I'm still digesting a comment that one of my Basic Supervision students had Friday night. I was talking about the financial theory concept of agency costs. One version of it looks at selfish workers looking out for their own best interest (e.g low-level workers goofing off or higher-level workers voting themselves nice perks) rather than the interest of the firm; things like profit-sharing, employee stock ownership plans and stock options are frequent remedies for agency costs.
One of my students commented that 80% of the workers where he worked at wouldn't be motivated much by such equity bennies, that the reward for hard work was their basic paycheck and that they weren't quite the self-centered beasts that I was portraying them as. When I dropped back five yards and paused for a moment, I started to agree with him.
Back when I was taking my management classes in the late 80s, one of the current constructs was Type X and Type Y management. Type X managers assumed that their workers were lazy and untrustworthy and thus needed micromanagement and a very short leash. Type Y managers assume that workers were generally smart and hard-working and give them much more authority, more independence, and less micromanagement.
The idea is that most of us would hate to have a Type X drill-sergeant manager and would respond better if given a longer leash. There are some folks who need tight supervision, but they tend to be in the minority. Management courses of the era were trying to lead folks away from that drill-sergeant mentality and to a more trusting management style.
However, the thing that hit me was that our religious rhetoric in evangelical circles might lead us to a Type X attitude. If we look at the huddled masses as a bunch of totally depraved fallen sinners who are worthless without God, we could assume that folks are up to no good unless they're tightly controlled. Financial and economic theory often falls in along that sinner paradigm, assuming self-centered greedy folks who only respond to economic stimuli.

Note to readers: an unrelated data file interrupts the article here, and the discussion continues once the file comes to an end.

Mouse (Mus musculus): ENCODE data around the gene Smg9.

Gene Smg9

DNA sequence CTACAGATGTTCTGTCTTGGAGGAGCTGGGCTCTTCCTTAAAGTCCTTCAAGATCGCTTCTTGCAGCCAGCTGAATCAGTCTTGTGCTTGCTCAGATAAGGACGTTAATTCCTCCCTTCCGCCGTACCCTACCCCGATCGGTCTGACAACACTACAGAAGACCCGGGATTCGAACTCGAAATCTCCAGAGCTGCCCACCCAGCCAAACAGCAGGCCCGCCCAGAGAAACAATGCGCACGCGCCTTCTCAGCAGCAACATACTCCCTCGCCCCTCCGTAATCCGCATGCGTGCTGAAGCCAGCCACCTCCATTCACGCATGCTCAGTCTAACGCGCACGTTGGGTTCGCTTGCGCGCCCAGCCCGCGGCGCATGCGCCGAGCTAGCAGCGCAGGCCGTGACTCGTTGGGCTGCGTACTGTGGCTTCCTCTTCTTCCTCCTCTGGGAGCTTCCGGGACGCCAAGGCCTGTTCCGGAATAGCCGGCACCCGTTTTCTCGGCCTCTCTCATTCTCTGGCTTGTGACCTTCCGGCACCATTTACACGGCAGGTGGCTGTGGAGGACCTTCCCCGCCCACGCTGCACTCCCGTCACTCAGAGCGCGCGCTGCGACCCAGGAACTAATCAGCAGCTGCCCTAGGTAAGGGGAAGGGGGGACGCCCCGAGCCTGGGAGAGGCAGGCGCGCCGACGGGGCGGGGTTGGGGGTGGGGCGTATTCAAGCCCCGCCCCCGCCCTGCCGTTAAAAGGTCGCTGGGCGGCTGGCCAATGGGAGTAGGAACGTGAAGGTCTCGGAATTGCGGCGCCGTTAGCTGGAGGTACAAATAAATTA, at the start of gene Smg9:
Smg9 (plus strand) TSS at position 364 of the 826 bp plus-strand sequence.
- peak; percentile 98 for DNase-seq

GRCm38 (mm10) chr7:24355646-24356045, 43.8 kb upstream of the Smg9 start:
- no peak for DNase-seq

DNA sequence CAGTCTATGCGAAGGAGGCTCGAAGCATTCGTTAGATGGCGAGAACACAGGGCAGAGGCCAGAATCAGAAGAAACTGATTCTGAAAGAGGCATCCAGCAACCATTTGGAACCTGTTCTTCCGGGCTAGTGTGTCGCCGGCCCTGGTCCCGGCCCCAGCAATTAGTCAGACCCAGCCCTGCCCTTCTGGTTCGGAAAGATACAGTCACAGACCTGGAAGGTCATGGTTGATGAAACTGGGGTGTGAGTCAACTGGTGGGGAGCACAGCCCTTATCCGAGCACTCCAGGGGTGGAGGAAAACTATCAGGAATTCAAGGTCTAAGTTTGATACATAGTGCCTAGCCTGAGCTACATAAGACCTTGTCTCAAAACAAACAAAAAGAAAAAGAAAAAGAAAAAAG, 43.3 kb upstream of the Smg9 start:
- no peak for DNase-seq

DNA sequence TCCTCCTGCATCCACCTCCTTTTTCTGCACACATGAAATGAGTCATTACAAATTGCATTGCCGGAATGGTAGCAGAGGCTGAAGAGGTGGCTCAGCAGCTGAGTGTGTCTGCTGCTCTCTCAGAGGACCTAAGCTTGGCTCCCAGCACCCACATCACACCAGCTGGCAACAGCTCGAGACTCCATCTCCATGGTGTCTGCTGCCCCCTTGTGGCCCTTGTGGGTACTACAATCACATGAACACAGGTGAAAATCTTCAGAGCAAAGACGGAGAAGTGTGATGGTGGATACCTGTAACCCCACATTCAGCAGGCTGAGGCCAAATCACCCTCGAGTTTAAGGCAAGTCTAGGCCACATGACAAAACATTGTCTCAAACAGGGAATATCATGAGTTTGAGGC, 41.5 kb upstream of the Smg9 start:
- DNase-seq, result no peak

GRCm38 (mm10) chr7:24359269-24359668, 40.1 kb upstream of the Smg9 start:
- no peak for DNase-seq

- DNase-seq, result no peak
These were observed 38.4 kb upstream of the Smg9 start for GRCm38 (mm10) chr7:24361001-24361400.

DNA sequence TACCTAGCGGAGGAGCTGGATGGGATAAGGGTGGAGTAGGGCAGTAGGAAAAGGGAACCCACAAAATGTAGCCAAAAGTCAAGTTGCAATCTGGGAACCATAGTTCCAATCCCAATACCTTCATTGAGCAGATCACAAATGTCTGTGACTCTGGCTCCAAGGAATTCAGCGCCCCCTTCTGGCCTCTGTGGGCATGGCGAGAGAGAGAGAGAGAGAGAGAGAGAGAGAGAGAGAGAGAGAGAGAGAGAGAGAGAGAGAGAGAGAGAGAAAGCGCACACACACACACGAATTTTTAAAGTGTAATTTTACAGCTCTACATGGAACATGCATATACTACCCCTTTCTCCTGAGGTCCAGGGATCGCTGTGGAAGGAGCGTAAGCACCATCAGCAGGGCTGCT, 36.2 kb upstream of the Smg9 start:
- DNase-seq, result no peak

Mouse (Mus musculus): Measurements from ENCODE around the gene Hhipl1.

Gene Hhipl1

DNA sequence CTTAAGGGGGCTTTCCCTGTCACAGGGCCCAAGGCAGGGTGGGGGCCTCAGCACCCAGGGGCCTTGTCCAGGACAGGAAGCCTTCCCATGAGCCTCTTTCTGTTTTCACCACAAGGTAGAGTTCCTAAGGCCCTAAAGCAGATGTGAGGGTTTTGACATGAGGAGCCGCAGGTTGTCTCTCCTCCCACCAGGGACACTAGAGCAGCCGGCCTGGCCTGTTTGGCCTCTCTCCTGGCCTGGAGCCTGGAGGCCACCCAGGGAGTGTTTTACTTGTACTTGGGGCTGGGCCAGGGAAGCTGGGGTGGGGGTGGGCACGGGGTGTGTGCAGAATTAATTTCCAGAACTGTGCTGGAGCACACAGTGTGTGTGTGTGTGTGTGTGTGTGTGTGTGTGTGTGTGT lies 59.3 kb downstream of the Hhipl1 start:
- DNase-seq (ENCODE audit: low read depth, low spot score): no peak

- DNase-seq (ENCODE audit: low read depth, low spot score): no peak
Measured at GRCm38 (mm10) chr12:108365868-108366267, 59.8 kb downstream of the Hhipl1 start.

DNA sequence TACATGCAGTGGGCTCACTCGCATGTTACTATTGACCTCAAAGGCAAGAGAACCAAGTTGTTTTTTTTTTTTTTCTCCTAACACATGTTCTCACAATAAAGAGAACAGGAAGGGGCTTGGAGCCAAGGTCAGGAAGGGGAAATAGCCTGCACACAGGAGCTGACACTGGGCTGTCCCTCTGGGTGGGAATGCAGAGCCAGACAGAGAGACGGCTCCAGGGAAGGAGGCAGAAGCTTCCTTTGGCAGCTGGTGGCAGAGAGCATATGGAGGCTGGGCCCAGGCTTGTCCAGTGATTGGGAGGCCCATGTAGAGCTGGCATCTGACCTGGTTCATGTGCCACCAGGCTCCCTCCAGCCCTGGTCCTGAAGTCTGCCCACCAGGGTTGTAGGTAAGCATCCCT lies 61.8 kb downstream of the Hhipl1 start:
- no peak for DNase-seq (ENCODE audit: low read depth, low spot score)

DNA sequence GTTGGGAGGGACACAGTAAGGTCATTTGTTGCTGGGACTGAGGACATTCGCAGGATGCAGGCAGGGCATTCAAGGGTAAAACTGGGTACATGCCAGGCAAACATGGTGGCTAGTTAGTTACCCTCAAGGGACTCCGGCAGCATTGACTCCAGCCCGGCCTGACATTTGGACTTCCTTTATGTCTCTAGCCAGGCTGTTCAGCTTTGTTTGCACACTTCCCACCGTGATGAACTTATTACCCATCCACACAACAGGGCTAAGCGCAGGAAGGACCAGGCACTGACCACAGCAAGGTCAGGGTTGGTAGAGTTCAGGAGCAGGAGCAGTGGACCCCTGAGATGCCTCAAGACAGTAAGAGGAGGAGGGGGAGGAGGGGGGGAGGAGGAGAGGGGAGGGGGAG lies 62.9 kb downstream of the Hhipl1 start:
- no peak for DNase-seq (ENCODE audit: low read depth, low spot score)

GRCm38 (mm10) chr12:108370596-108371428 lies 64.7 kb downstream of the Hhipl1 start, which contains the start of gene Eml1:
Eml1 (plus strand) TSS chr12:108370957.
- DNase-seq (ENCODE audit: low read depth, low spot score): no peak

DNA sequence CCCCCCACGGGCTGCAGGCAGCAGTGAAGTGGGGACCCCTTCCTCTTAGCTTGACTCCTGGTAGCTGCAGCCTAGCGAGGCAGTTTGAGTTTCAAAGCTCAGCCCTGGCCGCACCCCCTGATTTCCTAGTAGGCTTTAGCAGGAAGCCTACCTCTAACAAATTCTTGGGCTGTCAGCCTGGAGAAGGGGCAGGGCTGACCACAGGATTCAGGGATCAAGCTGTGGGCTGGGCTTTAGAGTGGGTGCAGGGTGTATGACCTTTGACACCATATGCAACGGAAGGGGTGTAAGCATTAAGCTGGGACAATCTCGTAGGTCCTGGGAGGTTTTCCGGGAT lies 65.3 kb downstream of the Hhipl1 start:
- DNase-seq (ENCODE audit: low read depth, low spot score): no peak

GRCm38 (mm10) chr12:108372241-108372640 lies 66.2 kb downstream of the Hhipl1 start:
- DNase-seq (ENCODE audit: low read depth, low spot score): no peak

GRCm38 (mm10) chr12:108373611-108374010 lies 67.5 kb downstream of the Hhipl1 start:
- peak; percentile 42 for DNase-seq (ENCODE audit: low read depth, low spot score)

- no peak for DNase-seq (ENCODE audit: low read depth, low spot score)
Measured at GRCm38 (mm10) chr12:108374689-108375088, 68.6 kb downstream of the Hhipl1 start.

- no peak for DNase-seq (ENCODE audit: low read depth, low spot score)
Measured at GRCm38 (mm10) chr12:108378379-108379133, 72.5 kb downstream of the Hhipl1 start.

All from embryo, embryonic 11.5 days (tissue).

A Biblical factoid that would argue for a more Type Y approach is that we're all God's children made in the image of God. While we are all sinners and need a Savior to be made right with God, we're not living like we're in a Mad Max movie in our day-to-day lives. People are cultured to function cooperatively in society and have a lot of the rawest selfishness trained out of us; a two-year-old will scream "Mine!" but an adult will generally act in a more civil manner. We may not like living in a cooperative manner all the time, but we know that it makes things go more smoothly in the long run.
We're far from perfect, but we're also far from being perfectly imperfect. We may be totally depraved as per salvation, but are something far short of level of depravity that in the context of being a citizen and worker.
Might we be better off if we start looking at our fellow men at the workplace and in the public square as good-but-flawed folks in need of a Savior? I think so. Far from perfect, but still reasonably good, by and large.